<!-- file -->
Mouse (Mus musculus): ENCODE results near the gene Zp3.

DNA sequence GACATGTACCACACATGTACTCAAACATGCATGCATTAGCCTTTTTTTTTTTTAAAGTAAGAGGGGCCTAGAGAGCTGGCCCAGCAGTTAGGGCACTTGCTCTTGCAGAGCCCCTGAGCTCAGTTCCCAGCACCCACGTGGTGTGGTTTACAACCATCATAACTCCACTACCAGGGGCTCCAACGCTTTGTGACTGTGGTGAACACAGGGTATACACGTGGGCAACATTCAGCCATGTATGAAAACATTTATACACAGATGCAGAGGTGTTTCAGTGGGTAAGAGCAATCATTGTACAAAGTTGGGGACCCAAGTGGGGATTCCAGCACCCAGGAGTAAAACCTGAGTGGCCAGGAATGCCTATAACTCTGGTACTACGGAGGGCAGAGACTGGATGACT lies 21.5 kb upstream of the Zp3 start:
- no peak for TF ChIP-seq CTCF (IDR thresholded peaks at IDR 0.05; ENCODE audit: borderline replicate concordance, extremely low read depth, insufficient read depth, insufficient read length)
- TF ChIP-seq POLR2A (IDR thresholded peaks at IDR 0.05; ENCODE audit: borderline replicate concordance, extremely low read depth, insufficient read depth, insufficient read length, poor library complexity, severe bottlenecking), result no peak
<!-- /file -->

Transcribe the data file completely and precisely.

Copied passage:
Mouse (Mus musculus): ENCODE results near the gene Zp3.

DNA sequence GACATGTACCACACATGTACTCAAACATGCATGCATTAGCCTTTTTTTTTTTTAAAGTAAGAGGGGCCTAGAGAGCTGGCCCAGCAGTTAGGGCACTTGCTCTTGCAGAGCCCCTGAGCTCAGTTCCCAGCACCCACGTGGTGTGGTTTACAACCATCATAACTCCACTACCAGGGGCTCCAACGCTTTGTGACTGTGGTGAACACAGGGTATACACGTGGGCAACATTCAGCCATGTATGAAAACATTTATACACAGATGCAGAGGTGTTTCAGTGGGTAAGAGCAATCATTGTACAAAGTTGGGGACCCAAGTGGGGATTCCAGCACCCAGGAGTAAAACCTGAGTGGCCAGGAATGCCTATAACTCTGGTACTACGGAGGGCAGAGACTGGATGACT lies 21.5 kb upstream of the Zp3 start:
- no peak for TF ChIP-seq CTCF (IDR thresholded peaks at IDR 0.05; ENCODE audit: borderline replicate concordance, extremely low read depth, insufficient read depth, insufficient read length)
- TF ChIP-seq POLR2A (IDR thresholded peaks at IDR 0.05; ENCODE audit: borderline replicate concordance, extremely low read depth, insufficient read depth, insufficient read length, poor library complexity, severe bottlenecking), result no peak